How to Write an Effective Job Description

When it’s time to hire a new employee, do you find yourself cutting and pasting from similar job descriptions online, not knowing for sure whether the sections you included will actually lead you to hiring top performers?

Do you find yourself dusting off an old job description to discover it’s no longer relevant—only after you’ve hired someone who isn’t the right fit?

Your hiring process begins with your job description. That means it’s vital to clearly set expectations for candidates. Creating descriptive, thorough job descriptions that are highly relevant to your specific positions is well worth the time and investment.

So what makes a job description effective? Here are a few key elements to include:

Purpose. Why is this job significant? Why does it exist?

Primary duties. What tasks do you expect people in this role to complete?

Requirements. What types of education, training, experience, skills, travel time, abilities, knowledge or other characteristics does this position require?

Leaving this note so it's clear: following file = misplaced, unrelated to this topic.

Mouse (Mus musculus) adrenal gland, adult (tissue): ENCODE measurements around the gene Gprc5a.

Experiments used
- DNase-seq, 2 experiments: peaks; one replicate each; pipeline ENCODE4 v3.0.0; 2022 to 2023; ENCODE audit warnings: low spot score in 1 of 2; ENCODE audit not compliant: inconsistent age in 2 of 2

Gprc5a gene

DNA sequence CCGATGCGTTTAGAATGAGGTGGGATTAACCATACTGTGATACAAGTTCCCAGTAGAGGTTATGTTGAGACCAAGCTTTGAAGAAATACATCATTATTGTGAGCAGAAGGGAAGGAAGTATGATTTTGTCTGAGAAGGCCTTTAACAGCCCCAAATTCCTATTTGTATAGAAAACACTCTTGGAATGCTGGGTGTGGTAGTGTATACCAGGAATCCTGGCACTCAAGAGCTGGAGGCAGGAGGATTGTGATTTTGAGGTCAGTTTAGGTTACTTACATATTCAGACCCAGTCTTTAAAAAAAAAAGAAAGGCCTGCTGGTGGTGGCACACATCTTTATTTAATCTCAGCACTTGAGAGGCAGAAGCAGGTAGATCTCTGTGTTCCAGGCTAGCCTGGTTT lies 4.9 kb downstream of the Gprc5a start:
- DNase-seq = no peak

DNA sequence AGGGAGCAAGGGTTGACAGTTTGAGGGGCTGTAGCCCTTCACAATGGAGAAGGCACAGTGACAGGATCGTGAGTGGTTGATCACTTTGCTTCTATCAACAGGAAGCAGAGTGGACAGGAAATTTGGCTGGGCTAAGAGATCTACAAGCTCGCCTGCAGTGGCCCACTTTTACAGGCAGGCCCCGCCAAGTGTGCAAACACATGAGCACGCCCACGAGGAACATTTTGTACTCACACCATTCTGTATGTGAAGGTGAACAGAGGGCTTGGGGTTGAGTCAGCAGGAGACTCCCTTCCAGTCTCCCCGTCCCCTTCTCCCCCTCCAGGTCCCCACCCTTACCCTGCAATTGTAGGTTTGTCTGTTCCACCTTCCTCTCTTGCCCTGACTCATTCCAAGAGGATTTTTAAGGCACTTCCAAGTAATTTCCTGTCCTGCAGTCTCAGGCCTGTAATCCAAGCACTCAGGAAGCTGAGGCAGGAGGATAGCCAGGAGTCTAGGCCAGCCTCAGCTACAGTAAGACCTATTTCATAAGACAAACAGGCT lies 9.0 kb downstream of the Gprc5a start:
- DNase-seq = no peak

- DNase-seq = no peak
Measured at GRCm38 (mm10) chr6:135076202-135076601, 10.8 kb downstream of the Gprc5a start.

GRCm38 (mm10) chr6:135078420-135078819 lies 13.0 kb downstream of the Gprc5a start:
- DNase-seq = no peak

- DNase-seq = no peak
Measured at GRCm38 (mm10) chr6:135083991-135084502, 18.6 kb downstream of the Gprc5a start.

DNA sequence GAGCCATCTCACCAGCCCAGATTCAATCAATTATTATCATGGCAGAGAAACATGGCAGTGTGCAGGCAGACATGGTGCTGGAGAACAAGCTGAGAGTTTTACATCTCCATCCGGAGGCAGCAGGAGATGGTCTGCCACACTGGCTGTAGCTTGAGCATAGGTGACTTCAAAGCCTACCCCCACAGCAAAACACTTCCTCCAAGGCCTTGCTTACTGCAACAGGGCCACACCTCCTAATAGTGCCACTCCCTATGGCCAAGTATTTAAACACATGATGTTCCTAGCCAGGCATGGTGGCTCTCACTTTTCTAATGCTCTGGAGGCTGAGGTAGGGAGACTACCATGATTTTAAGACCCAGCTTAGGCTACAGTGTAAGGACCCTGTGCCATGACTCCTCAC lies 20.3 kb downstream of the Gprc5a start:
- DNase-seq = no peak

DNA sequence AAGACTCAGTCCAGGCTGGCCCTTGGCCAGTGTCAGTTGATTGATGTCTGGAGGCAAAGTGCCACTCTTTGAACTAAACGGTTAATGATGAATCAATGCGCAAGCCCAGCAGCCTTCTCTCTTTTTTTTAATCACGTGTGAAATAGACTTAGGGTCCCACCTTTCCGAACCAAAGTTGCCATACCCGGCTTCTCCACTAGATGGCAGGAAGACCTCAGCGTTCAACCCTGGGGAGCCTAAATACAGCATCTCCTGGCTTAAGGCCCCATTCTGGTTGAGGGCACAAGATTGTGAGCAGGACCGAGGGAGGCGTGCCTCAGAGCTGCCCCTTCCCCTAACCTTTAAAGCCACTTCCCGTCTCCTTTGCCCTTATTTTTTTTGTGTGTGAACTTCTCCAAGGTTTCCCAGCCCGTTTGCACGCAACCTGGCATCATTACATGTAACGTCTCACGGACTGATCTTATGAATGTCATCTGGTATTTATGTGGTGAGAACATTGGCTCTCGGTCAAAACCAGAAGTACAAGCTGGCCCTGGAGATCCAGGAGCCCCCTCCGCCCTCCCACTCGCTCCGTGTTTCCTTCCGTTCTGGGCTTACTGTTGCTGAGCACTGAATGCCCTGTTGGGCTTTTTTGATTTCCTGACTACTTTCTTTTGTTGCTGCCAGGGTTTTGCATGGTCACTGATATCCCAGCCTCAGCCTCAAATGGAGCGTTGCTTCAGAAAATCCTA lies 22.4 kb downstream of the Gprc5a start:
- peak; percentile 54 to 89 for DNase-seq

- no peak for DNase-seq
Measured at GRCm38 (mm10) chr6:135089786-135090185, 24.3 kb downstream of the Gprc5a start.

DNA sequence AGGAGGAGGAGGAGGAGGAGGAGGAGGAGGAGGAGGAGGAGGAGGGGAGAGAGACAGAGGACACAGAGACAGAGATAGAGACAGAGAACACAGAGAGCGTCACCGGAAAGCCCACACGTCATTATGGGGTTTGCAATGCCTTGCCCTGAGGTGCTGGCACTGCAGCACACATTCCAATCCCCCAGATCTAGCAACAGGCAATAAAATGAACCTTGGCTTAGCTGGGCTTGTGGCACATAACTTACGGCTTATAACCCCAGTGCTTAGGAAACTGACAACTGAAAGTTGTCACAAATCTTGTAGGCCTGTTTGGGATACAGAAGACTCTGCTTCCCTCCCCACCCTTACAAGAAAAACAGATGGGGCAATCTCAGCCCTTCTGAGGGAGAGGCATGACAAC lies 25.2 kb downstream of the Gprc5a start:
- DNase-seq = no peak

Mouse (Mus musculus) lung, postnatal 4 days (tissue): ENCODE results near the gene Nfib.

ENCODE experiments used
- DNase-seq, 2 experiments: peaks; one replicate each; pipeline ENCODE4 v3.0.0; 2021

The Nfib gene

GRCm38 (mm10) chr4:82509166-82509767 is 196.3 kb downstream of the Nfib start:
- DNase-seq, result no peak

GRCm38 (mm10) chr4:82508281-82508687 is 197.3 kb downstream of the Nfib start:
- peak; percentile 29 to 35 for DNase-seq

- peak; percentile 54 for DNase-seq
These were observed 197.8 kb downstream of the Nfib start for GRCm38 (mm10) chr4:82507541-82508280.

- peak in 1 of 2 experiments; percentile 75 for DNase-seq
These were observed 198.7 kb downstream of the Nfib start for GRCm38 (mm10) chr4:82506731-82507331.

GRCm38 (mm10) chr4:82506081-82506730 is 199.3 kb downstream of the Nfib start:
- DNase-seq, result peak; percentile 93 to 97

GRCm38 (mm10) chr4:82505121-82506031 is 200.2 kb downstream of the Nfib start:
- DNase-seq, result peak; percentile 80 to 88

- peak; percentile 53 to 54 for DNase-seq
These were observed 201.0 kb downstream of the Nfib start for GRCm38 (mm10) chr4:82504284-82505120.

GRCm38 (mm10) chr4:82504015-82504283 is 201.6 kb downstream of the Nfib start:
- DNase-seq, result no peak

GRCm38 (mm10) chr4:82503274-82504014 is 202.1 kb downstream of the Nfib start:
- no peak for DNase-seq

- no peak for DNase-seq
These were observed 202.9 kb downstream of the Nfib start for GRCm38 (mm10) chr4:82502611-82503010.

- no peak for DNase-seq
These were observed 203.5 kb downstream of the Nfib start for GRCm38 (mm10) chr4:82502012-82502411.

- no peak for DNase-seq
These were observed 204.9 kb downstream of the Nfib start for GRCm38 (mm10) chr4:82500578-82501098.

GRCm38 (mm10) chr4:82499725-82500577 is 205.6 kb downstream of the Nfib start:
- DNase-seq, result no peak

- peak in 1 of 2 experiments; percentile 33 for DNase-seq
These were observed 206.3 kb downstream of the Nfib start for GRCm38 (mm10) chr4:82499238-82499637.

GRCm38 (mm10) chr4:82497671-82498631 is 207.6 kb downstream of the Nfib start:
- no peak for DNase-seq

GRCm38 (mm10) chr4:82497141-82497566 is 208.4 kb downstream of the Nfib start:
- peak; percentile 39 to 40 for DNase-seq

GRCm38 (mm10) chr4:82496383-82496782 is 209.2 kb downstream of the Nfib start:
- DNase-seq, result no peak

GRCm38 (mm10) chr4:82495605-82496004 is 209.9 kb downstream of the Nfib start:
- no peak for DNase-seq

Competencies. Which competencies does this position require to drive forward the strategic initiatives of the company?

Culture. What is the company’s culture and work environment like?

Values. What are the company’s values? What is the mission?

To create the most thorough and complete job description for your role, consider engaging in a job analysis to explore answers to the following questions:

  • What tasks does the position require on a day-to-day basis?
  • What does success in this position look like? How will you measure it?
  • What does your company need from top performers now and in the future?

And remember to revisit your job descriptions often—at least once a year. As the work world continues to change rapidly, it’s important to update and understand the competencies of each position at your organization. This way, you can ensure the requirements you need for today and for the future not only are accurate, but position your employees for consistent success.

Thomas Schoenfelder, PhD, is senior vice president, research and development at Caliper Corporation. Trevor Shylock, MS, is an industrial/organizational psychology consultant at Caliper.

Why Bother?

A well-developed, up-to-date job description:

  • Encourages unqualified job seekers to quickly self-select out if they feel they aren’t a good fit, while prompting better candidates to complete the application.
  • Provides legal backing should issues arise.
  • Offers a more complete picture of what a candidate needs to succeed in the role.
  • Saves you time and money when you need to hire someone quickly. —T.S. & T.S.